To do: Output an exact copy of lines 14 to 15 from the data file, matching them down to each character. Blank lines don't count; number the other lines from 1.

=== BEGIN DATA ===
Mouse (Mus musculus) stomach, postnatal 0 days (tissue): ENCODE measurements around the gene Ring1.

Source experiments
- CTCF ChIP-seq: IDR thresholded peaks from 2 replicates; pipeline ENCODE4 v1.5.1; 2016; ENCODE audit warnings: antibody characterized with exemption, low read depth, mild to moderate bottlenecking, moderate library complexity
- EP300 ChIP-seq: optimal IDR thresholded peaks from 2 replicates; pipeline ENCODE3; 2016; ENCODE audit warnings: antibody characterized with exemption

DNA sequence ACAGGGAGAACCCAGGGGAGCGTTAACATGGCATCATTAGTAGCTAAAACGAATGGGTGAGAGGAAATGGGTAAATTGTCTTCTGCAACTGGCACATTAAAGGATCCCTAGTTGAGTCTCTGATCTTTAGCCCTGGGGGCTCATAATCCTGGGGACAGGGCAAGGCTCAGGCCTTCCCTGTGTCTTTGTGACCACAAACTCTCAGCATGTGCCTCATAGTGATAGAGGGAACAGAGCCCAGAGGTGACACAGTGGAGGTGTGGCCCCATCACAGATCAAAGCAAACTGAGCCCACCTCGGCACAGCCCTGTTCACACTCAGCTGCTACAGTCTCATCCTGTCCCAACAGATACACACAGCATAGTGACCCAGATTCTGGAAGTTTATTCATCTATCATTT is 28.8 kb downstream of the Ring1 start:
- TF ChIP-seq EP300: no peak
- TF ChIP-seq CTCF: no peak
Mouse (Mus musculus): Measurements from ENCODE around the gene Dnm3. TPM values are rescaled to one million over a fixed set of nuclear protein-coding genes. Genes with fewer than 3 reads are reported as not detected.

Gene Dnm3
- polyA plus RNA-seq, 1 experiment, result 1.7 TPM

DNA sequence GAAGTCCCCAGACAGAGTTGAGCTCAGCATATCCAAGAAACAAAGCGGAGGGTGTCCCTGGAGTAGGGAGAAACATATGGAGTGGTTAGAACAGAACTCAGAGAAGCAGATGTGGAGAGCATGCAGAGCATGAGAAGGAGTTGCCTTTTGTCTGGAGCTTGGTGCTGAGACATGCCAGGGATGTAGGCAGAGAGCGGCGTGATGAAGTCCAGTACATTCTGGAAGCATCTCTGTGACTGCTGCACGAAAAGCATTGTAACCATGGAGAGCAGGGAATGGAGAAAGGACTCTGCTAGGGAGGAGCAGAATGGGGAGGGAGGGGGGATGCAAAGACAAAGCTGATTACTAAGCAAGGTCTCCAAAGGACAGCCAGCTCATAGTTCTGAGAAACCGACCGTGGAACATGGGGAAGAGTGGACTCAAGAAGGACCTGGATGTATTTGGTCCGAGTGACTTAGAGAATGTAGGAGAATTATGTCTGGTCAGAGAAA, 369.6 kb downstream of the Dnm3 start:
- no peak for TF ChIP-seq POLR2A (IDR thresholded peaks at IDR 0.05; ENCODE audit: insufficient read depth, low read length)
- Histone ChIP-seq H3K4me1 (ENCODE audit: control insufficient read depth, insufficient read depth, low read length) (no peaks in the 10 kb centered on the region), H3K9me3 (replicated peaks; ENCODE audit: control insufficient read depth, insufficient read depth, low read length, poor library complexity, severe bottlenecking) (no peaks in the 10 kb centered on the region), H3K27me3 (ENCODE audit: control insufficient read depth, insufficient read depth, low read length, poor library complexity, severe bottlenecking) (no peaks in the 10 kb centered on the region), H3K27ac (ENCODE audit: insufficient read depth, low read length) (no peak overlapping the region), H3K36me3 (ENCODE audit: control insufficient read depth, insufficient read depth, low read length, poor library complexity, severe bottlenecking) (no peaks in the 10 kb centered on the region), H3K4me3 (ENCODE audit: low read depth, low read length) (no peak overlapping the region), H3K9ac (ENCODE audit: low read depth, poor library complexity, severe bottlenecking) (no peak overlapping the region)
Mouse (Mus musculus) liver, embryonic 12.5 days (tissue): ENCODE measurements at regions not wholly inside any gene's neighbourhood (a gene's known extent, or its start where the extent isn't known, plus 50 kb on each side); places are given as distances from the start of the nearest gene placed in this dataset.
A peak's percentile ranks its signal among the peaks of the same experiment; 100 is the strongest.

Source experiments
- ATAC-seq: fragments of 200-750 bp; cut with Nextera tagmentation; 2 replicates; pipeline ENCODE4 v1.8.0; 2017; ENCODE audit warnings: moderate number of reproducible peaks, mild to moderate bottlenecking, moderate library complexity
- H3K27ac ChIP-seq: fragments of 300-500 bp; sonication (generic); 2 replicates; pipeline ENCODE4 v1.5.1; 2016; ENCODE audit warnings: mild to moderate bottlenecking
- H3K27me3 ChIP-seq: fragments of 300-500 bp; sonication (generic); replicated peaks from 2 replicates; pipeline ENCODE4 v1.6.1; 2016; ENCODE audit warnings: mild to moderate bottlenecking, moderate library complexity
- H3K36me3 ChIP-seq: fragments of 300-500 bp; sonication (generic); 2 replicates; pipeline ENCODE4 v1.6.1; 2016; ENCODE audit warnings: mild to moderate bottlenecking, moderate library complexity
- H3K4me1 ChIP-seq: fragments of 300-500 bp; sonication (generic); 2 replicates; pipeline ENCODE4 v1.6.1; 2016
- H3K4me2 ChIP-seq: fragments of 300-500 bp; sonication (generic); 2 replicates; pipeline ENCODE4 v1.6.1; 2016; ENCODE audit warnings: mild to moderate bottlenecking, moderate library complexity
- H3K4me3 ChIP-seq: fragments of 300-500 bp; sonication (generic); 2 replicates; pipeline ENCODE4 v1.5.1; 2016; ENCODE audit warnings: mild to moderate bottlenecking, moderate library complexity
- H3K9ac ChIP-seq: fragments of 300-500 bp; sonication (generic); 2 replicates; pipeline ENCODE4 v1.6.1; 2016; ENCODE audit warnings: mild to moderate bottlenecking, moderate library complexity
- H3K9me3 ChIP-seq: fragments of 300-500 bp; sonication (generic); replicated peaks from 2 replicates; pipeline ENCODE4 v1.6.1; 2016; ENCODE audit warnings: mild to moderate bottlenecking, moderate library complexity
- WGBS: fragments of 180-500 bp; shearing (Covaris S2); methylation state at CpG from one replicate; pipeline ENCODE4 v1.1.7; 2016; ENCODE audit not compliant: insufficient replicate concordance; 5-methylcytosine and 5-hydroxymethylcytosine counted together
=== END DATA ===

Mouse (Mus musculus) liver, embryonic 12.5 days (tissue): ENCODE measurements at regions not wholly inside any gene's neighbourhood (a gene's known extent, or its start where the extent isn't known, plus 50 kb on each side); places are given as distances from the start of the nearest gene placed in this dataset.
A peak's percentile ranks its signal among the peaks of the same experiment; 100 is the strongest.